Review of Wolfhart Pannenberg volume 1, Systematic Theology

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Puritanboard Clerk
Some important sections. Largely eclipsed by his student Robert W. Jenson. Outstanding remarks on the Vincentian canon, the spirituality of God, and Gregory Palamas. He gives critical reflection on the Cappadocian fathers.

Evaluation: Hard to recommend to most students and pastors. WP is certainly not an evangelical, and while he affirms creedal conclusions, he perhaps surrenders to much to historical criticism. Further, even when he is right, as in his discussion of God as ruach, he mutes these victories by reverting back to German idealism. If you want to pursue studies down this road, I would suggest Jenson as an alternative.

He Gives the standard arguments against liberal Protestantism (See Feuerbach) and shows Barth’s own limitations. Pannenberg has since been surpassed by his student Robert Jenson on the identity of God (i.e., the Guy that got us out of Egypt and raised Jesus from the dead).

Natural theology: does a good job in carrying the discussion back to pre-Christ Roman theorists, all of which highlights the various strands of natural theology. I have no problem with a natural theology of sorts, provided we understand that the term is by no means universally understood as meaning the same thing (of course, which sort of defeats the purpose of modern natural theologies). Pannenberg points out that older divines, both Protestant and Catholic, saw natural theology as meaning “in accord with the nature of God” and the God-world relation (81). Now it means in accord with the nature of the world.

Natural knowledge of God: He is not entirely clear. WP hovers around Romans 1:20 and suggests something like “infinity” as the natural knowledge of God. He develops this thought more in Metaphysik und Gottesgedank.

Revelation: WP tries to steer between the Barthian claim that God reveals himself as revelation and other claims. Eventually settles on the claim that revelation is the announcement and event of the future in the first coming of Jesus. I have no problem with that–I think there is some truth to it; I just don’t see how that is more plausible than some of the views WP criticizes as “implausible.”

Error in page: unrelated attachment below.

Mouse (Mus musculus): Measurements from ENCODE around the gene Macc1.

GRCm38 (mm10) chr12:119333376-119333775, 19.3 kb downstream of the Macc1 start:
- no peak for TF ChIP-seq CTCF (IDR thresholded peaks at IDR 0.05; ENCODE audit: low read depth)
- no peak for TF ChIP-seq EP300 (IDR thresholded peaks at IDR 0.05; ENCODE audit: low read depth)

The God of Jesus and the Trinity: The Spirit is the presence of mediation between the Kyrios and God the Father. WP notes the very close similarity (yet not identity) of pneuma and Kyrios (drawing heavily on 1 Cor. 15:45 and 2 Cor. 3:17). This ties in nicely with this discussion of pneuma and ruach. If pneuma means "ghostly stuff" ala Middle Platonism and today's jargon, then we are in theological trouble when Paul calls the second Adam a life-giving pneuma. But if we anchor Paul's thought in Hebrew, this problem perhaps answers itself.

The Kyrios is the risen and exalted Jesus whose return the community awaits. The Spirit is the form and power of his presence and of the relation of believers to him (I: 269)

Interestingly, WP notes that early Christian reflection on the Trinity (though they didn’t call it that) was not dissimilar from late Jewish reflection on God’s transcendence and immanence (277).

Pace the Cappadocians:

Basil distinguished between the fact that the deity is without oriign and the fact that the Father is unbegotten in distinction from the Son, who is begotten, but he did not go so far as Athanasius, who applied the relational conditioning of personal distinction, as mutual conditioning, to the Father as well, so that the Father can be thought of as unbegotten only in relation to the Son. The idea of the Father as the source and origin of deity so fused the the person of the Father and the substance of the Godhead that the divine substance is originally proper to the Father alone, being recieved from him by the Son and Spirit. In distinction from Athanasius this means a relapse into subordinationism, since the idea of mutual defining of the distinctiveness of the persons does not lead to the thought of an equally mutual ontological constitution, of which it can be said that strictly they are constitutive only for the personhood of the Son and the Spirit if the Father is the source and origin of deity (280).

Distinction and Unity of the Persons: The Son is posited as a self-distinction from the Father (310-311). Fine, but I don’t see how this is different from Athanasius. And then, one wonders how stable is Athanasius’s argument.

On another note, WP advances the argument that the self-distinction of the Son is not merely in his being begotten, but in his “handing over the kingdom to the Father.” This doesn’t solve all of the problems but it is a superior move in that it roots the Trinitarian movement in eschatology.